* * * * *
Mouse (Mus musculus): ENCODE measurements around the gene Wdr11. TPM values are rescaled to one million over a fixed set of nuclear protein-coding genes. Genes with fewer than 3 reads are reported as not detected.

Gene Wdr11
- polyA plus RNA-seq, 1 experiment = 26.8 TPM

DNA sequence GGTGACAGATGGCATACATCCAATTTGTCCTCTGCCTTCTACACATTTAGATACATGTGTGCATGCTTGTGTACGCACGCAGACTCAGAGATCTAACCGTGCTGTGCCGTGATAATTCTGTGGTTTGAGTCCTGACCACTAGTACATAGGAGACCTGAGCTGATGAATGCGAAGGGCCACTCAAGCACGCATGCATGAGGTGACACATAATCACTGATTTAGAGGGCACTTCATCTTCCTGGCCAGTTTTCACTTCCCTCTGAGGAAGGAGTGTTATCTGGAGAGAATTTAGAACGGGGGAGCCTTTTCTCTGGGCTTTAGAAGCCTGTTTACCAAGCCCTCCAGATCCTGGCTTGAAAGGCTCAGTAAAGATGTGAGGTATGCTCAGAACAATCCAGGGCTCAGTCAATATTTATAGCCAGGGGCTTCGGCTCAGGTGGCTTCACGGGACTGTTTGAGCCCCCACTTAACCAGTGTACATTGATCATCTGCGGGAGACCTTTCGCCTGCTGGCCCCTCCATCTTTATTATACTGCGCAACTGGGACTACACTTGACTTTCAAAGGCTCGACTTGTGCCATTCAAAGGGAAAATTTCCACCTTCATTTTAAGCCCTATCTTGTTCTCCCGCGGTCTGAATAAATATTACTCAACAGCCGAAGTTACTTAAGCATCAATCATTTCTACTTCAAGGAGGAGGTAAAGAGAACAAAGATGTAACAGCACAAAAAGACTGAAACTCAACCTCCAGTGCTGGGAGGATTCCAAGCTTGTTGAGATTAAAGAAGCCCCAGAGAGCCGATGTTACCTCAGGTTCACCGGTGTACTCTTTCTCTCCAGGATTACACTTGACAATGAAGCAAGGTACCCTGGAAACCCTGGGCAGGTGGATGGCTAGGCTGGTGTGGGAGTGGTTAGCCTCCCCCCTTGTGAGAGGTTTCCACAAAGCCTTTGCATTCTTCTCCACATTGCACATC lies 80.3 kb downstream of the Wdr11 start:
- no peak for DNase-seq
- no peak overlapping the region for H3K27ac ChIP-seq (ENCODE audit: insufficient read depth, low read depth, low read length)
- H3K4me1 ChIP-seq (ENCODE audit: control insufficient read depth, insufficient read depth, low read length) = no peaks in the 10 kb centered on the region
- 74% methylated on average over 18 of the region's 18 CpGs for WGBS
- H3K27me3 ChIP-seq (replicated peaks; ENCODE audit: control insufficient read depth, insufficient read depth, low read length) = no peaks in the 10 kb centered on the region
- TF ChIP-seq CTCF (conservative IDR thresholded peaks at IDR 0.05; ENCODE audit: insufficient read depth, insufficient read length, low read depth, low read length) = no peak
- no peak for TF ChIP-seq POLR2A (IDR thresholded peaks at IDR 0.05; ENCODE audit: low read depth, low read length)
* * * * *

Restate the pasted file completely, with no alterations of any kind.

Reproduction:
Mouse (Mus musculus): ENCODE measurements around the gene Wdr11. TPM values are rescaled to one million over a fixed set of nuclear protein-coding genes. Genes with fewer than 3 reads are reported as not detected.

Gene Wdr11
- polyA plus RNA-seq, 1 experiment = 26.8 TPM

DNA sequence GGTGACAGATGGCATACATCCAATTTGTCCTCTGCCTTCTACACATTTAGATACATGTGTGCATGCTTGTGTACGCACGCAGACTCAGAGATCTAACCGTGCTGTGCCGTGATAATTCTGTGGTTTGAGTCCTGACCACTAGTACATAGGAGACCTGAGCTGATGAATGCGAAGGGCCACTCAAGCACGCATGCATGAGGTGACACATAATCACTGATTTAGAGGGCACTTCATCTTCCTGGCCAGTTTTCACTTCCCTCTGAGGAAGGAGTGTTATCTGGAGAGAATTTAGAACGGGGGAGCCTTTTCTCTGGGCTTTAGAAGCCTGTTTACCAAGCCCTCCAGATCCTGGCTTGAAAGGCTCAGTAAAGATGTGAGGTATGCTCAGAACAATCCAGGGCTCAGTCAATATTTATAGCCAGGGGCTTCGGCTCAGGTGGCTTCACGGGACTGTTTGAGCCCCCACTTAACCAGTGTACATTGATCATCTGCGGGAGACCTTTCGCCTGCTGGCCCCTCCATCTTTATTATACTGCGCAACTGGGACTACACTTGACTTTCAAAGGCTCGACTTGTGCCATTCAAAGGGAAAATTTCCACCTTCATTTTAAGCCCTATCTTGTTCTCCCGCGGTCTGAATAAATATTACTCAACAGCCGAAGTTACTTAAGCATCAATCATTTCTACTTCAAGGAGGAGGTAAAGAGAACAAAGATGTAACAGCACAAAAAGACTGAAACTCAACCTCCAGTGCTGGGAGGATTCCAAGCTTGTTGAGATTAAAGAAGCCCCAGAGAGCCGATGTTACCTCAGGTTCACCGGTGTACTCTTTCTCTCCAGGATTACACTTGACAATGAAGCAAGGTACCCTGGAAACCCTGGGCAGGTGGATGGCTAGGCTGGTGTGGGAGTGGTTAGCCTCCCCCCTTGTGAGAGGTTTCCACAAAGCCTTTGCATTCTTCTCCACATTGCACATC lies 80.3 kb downstream of the Wdr11 start:
- no peak for DNase-seq
- no peak overlapping the region for H3K27ac ChIP-seq (ENCODE audit: insufficient read depth, low read depth, low read length)
- H3K4me1 ChIP-seq (ENCODE audit: control insufficient read depth, insufficient read depth, low read length) = no peaks in the 10 kb centered on the region
- 74% methylated on average over 18 of the region's 18 CpGs for WGBS
- H3K27me3 ChIP-seq (replicated peaks; ENCODE audit: control insufficient read depth, insufficient read depth, low read length) = no peaks in the 10 kb centered on the region
- TF ChIP-seq CTCF (conservative IDR thresholded peaks at IDR 0.05; ENCODE audit: insufficient read depth, insufficient read length, low read depth, low read length) = no peak
- no peak for TF ChIP-seq POLR2A (IDR thresholded peaks at IDR 0.05; ENCODE audit: low read depth, low read length)